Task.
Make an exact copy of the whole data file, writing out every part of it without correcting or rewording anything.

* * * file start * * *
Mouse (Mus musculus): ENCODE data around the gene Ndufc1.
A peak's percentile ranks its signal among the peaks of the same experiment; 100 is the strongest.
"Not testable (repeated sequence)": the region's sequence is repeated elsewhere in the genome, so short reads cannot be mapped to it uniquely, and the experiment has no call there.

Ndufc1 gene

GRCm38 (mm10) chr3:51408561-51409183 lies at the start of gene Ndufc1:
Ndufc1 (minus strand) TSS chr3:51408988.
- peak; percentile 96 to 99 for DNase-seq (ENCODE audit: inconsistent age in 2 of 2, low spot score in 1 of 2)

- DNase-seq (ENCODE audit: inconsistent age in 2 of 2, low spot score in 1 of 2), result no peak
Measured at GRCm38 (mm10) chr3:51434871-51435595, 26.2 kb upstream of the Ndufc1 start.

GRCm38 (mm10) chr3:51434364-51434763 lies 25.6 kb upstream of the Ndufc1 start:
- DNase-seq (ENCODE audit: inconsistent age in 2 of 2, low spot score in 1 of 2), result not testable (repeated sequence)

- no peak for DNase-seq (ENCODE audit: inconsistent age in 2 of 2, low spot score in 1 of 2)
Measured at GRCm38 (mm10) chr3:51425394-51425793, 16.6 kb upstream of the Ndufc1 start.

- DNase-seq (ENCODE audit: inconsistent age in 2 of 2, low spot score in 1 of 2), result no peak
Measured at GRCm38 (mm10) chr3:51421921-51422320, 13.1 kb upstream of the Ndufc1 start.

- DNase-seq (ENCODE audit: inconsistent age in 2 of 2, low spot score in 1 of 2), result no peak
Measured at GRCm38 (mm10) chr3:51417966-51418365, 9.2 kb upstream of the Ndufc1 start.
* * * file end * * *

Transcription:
Mouse (Mus musculus): ENCODE data around the gene Ndufc1.
A peak's percentile ranks its signal among the peaks of the same experiment; 100 is the strongest.
"Not testable (repeated sequence)": the region's sequence is repeated elsewhere in the genome, so short reads cannot be mapped to it uniquely, and the experiment has no call there.

Ndufc1 gene

GRCm38 (mm10) chr3:51408561-51409183 lies at the start of gene Ndufc1:
Ndufc1 (minus strand) TSS chr3:51408988.
- peak; percentile 96 to 99 for DNase-seq (ENCODE audit: inconsistent age in 2 of 2, low spot score in 1 of 2)

- DNase-seq (ENCODE audit: inconsistent age in 2 of 2, low spot score in 1 of 2), result no peak
Measured at GRCm38 (mm10) chr3:51434871-51435595, 26.2 kb upstream of the Ndufc1 start.

GRCm38 (mm10) chr3:51434364-51434763 lies 25.6 kb upstream of the Ndufc1 start:
- DNase-seq (ENCODE audit: inconsistent age in 2 of 2, low spot score in 1 of 2), result not testable (repeated sequence)

- no peak for DNase-seq (ENCODE audit: inconsistent age in 2 of 2, low spot score in 1 of 2)
Measured at GRCm38 (mm10) chr3:51425394-51425793, 16.6 kb upstream of the Ndufc1 start.

- DNase-seq (ENCODE audit: inconsistent age in 2 of 2, low spot score in 1 of 2), result no peak
Measured at GRCm38 (mm10) chr3:51421921-51422320, 13.1 kb upstream of the Ndufc1 start.

- DNase-seq (ENCODE audit: inconsistent age in 2 of 2, low spot score in 1 of 2), result no peak
Measured at GRCm38 (mm10) chr3:51417966-51418365, 9.2 kb upstream of the Ndufc1 start.